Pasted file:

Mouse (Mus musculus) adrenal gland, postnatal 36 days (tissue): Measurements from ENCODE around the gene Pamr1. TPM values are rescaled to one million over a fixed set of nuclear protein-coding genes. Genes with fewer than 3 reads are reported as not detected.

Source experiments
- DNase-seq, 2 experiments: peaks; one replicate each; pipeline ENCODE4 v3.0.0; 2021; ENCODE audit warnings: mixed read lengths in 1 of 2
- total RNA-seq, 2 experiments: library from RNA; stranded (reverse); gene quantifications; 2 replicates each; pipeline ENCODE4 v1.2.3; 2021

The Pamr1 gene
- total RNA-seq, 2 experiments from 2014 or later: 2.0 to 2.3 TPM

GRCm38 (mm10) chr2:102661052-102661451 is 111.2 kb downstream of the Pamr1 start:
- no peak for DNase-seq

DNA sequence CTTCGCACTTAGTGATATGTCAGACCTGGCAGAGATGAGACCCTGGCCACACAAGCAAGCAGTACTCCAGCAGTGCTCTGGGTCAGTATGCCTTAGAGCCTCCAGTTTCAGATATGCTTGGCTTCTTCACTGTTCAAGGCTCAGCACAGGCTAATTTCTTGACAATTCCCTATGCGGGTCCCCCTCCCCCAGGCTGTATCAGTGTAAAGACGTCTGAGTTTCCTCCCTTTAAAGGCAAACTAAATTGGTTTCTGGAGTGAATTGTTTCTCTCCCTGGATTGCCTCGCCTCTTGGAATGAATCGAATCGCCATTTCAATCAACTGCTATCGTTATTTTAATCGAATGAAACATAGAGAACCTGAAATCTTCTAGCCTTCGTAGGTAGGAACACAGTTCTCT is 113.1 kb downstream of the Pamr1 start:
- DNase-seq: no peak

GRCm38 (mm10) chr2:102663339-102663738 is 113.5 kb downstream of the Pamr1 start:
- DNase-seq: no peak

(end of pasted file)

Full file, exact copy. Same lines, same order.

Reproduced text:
Mouse (Mus musculus) adrenal gland, postnatal 36 days (tissue): Measurements from ENCODE around the gene Pamr1. TPM values are rescaled to one million over a fixed set of nuclear protein-coding genes. Genes with fewer than 3 reads are reported as not detected.

Source experiments
- DNase-seq, 2 experiments: peaks; one replicate each; pipeline ENCODE4 v3.0.0; 2021; ENCODE audit warnings: mixed read lengths in 1 of 2
- total RNA-seq, 2 experiments: library from RNA; stranded (reverse); gene quantifications; 2 replicates each; pipeline ENCODE4 v1.2.3; 2021

The Pamr1 gene
- total RNA-seq, 2 experiments from 2014 or later: 2.0 to 2.3 TPM

GRCm38 (mm10) chr2:102661052-102661451 is 111.2 kb downstream of the Pamr1 start:
- no peak for DNase-seq

DNA sequence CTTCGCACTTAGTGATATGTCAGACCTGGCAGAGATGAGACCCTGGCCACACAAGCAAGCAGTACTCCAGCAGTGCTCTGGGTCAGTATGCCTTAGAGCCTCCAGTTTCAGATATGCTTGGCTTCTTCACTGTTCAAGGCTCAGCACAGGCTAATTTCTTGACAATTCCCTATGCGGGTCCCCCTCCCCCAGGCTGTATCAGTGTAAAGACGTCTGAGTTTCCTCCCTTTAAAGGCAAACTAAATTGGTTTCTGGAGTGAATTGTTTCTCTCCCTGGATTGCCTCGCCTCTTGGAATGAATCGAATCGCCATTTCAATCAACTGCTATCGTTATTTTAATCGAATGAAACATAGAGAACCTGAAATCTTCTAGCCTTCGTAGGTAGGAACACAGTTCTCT is 113.1 kb downstream of the Pamr1 start:
- DNase-seq: no peak

GRCm38 (mm10) chr2:102663339-102663738 is 113.5 kb downstream of the Pamr1 start:
- DNase-seq: no peak